Glenwood Canyon rock slide shuts down I-70, forces major detours

February 18, 2016, 8:55 am
Glenwood Canyon rock slide

This Glenwood Canyon rock slide has closed Interstate 70 since Monday (CDOT photo).

Interstate 70 — one of the nation’s main east-west highways for commercial truck traffic and the primary connection between Vail and Aspen ski areas — remains entirely closed to vehicle traffic Thursday morning after a massive Glenwood Canyon rock slide on Monday that damaged two tractor-trailer trucks but caused no injuries.

Colorado Department of Transportation officials have been working all week to bring down any additional rocks, clean off I-70, repair the road and get at least one lane of alternating traffic open to the public. Meanwhile, alternative routes between Eagle and Garfield counties — and what used to be an easy half-hour trip — now take up to four hours or more.

Here’s the latest press release from CDOT on Wednesday afternoon:

GARFIELD COUNTY – While CDOT still hopes to open the highway Thursday afternoon (Feb. 18) to single-lane, alternating traffic, this is not a certainty at this point. Rock scaling operations continued Wednesday in Glenwood Canyon, bringing significantly more debris down from the slope than originally anticipated. Rockfall crews are continuing to stabilize the slope and rockfall mitigation fencing will be installed on top of the westbound barrier walls. Crews will also be working to remove the damaged wall and guardrail in the westbound lanes.

“Safety is our number one priority,” CDOT Communications Director Amy Ford said. “There is a lot of work yet to be done, and we will know much more by midday tomorrow when we can open the interstate in a pilot car configuration through the canyon.”

In the meantime, crews will be ready to implement single-lane, alternating traffic control if it is determined the site is safe for travel. Once implemented, the pilot car configuration will run about six miles with traffic being staged on the east side of Hanging Lake Tunnel and the crossover will be at the Grizzly Creek rest area. The Grizzly Creek, Hanging Lake and Shoshone rest areas will be closed during the duration of the pilot car operation. Bair Ranch and No Name rest areas will remain open. Motorists should expect at least an hour delay getting through the canyon during the pilot car operation.

As repairs progress, CDOT will move to open one lane in each direction. It could be several weeks before the damage to the roadway walls and roadway are repaired and the interstate is fully open to regular traffic operations.

“We are working each day to assess the extent of the damage to the roadway, bridge decks, bridge/guardrail and retaining walls,” CDOT Central Program Engineer Steve Olson said. “We will know much more in the next few days, once more rock is cleared; then we will be able to provide a cost estimate for the repairs.”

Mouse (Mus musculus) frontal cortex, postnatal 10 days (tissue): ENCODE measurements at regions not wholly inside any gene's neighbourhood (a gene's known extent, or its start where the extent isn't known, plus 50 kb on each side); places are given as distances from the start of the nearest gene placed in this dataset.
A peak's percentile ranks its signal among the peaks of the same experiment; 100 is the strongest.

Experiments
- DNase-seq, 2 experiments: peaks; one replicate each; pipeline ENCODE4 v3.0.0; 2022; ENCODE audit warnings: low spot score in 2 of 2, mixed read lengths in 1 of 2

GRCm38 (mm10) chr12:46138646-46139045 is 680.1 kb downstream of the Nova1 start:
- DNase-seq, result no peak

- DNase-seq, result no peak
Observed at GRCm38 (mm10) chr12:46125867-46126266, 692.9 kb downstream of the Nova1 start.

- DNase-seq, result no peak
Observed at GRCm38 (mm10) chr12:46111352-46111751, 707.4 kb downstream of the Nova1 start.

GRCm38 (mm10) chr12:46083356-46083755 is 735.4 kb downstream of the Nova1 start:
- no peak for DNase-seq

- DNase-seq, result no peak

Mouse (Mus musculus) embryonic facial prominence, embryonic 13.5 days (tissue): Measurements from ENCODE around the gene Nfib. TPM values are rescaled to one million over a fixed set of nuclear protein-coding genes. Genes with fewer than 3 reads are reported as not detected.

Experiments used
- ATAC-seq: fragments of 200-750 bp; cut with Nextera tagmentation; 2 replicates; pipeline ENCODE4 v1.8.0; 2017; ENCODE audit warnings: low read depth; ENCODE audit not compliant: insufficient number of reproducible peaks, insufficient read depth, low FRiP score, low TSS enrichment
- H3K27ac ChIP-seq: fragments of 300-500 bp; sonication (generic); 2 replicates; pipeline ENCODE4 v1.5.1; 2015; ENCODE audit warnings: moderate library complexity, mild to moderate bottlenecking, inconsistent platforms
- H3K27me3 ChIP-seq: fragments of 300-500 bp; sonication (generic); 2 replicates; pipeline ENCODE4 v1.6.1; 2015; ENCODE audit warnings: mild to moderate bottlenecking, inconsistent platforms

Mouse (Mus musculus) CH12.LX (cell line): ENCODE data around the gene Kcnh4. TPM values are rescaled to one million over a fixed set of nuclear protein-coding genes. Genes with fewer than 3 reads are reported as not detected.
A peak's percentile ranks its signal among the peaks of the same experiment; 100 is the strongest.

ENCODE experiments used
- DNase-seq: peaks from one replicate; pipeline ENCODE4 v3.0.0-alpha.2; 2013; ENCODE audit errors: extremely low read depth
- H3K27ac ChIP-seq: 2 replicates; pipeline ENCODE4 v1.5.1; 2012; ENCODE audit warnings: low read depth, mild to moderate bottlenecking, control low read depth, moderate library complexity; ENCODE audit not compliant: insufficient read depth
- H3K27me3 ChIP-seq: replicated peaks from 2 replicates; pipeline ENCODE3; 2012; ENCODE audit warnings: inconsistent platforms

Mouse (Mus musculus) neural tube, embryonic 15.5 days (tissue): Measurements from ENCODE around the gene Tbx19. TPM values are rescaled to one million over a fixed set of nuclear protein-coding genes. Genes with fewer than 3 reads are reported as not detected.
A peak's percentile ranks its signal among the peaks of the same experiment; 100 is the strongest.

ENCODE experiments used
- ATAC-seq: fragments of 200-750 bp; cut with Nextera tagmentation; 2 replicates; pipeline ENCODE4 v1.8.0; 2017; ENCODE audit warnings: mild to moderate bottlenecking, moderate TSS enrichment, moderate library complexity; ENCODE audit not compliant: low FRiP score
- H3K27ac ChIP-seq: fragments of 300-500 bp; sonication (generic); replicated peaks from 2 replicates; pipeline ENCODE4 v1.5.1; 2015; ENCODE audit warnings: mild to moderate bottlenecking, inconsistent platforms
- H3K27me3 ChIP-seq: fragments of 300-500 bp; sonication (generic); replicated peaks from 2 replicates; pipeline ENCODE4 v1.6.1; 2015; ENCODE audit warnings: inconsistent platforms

Colorado Department of Transportation crews were able to flag traffic throughout the day on Monday when the rockfall incident started at 2:30 a.m. A second slide incident in the same location (mile point 124.2, directly west of Hanging Lake Tunnel and eight miles east of Glenwood Springs) occurred at 9:03 p.m. Monday, February 15.

At 10:07 p.m. Monday night, CDOT fully closed I-70 through the canyon for safety.

TRAFFIC THROUGH THE CANYON – The average daily traffic for Glenwood Canyon is around 300 vehicles per hour. Around the evening of the incident the average traffic was about 150 per hour; the volume starts to drop off significantly after 11:00 p.m. to less than 100 vehicles per hour.

TRAVEL IMPACTS/ALTERNATE ROUTE:  There are two alternate routes, one north of I-70 and one south of I-70.  The north alternate route for for westbound motorists is north on CO 131 at Wolcott to Steamboat Springs, west on US 40 to Craig, then south on CO 13 to Rifle and back to I-70. This is a 203-mile alternate route that will take about three hours and 50 minutes to travel. This detour adds 146 miles and about three hours to a regular trip from Wolcott to Rifle on I-70, which is 67 miles or about 45 minutes. Please always check for roadway conditions before heading out. Cottonwood Pass and Independence Pass are both closed and not available as alternate routes.  Frying Pan Road and Hagerman Pass are not recommended alternate routes.

The south alternate route uses US 50.  Access to US 50 is available via Grand Junction for eastbound drivers and for westbound drivers by way of US 24/285 through the Salida area from the Front Range. (Please note, there is construction on US 24 over Trout Creek Pass east of Johnson Village in Chaffee County into early March; some blasting and up to 30-minute delays may be encountered.)

BUSTANG SERVICE:  In addition, the western terminus for Bustang, CDOT’s interregional express bus service to Glenwood Springs, is being temporarily moved to Eagle while I-70 is closed through Glenwood Canyon.  The current arrival and departure times will remain the same.  When I-70 reopens to traffic, Bustang will resume regular service to Glenwood Springs with possible adjustments to the arrival and departure times pending the pilot car impacts.

SIGN UP FOR CDOT ALERTS:  If you are interested in receiving CDOT project and/or lane closure notifications to your email or mobile device, please sign up at and choose the envelope icon at the bottom of the page.

The following two tabs change content below.
The Rocky Mountain Post covers science, tech, land, energy, health, outdoors, environment and real estate news from around Colorado and the intermountain West.

You must be logged in to post a comment Login